It can help with collagen production and improving skin thickness which results in firmer and more youthful looking skin. It’s also said to help improve the appearance of fine lines and wrinkles and help to improve uneven skin tone for a smoother, brighter and clearer looking complexion.

Where To Find BHA

Where To Find BHA

BHA is found in numerous skincare products ranging from moisturisers and toners to even cleansers. You’ll also find it in products marked specifically as BHA on the label but for best results, it’s probably best to opt for leave on products such as moisturisers rather than products that are rinsed off such as cleansers.

Even though it is often added to cleansers, these are thought to be less effective because the product is rinsed off so quickly. This means that the BHA probably hasn’t had enough time to fully absorb into the skin, therefore, rendering it less effective than a leave on product.

Precautions And Side Effects

As a whole, BHA is considered to be less irritating than its AHA relatives but that doesn’t mean that it can’t cause irritation to some especially when used incorrectly. Like any chemical exfoliant, it’s best to start off slowly by just using twice a week to begin with and gradually building up to more frequent use as and when your skin adjusts to it. They can eventually be used up to twice daily once your skin is ready.

BHA also comes in different strengths so it’s best to start with the lowest concentration and gradually move up to higher strengths if and when you feel your skin can tolerate it. Going in too strong and too fast can cause numerous unwanted side effects such as itching, stinging, burning, skin redness and irritation so a slow introduction is the best way to avoid any adverse reactions.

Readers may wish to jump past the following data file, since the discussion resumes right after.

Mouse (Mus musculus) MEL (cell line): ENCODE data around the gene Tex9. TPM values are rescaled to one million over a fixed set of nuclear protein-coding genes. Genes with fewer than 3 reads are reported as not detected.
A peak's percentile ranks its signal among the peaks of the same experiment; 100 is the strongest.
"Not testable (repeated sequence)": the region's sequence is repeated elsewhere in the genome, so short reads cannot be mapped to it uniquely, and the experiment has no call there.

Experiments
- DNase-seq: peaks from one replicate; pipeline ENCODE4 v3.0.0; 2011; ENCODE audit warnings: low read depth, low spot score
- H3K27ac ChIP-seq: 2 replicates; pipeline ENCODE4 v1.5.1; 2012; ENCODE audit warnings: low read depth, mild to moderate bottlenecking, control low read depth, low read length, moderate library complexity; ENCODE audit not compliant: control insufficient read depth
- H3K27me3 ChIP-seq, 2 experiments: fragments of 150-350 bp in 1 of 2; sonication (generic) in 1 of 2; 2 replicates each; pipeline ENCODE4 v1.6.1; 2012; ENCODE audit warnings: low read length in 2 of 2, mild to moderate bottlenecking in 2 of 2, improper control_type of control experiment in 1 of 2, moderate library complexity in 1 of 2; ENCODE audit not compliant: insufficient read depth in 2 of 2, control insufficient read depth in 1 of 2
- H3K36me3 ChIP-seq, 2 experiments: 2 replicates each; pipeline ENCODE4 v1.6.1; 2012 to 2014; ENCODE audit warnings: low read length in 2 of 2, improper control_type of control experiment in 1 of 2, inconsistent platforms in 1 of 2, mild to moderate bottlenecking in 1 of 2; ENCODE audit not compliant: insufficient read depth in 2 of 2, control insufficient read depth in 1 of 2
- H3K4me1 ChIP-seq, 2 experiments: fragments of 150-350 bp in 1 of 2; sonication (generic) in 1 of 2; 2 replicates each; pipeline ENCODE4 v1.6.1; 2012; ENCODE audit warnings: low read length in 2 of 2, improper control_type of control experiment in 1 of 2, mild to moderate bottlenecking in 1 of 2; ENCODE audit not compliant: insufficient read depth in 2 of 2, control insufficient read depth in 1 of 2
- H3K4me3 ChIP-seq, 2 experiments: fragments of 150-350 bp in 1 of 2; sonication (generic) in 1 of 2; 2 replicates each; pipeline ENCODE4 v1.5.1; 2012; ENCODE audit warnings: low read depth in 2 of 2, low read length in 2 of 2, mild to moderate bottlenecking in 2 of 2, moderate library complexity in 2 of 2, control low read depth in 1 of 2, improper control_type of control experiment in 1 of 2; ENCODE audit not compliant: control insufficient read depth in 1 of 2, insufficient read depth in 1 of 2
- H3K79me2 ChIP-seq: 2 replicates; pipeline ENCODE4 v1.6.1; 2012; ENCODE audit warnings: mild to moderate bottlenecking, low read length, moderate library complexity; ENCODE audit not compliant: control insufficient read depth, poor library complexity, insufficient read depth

Check Your Existing Products

Products Containing BHA

Because chemical exfoliants are already added to numerous skincare products, it’s worth checking your existing products first to see if any of them already contain some. It’s not unusual for people to overdo their chemical exfoliant usage due to being unaware that so many of their existing products already contain a chemical exfoliant or two to begin with so it’s best to check your labels to avoid overuse.

It’s also worth noting that BHA can cause a drying effect hence it’s suitability to those with oilier skin types so a good moisturiser is essential over the top. BHA (and AHAs for that matter) also tend to make the skin more sensitive to the sun which unfortunately means more susceptible to sun damage so a broad spectrum sunscreen is paramount when using one although it should already be anyway.

A Great Addition When Used Correctly

So as much as I was initially reluctant to use a chemical exfoliant, it turns out that I had them all wrong because not only do they have more skin benefits than physical exfoliants, they’re also gentler too. So as long as you don’t over do it and use them correctly, they can be an excellent addition to your skincare routine and I truly regret not using one sooner.

What do you think about BHA and chemical exfoliants? What kind of skin improvements did you see after using them and which do you prefer, chemical or physical exfoliants? Please feel free to share your thoughts and opinions in the comments below.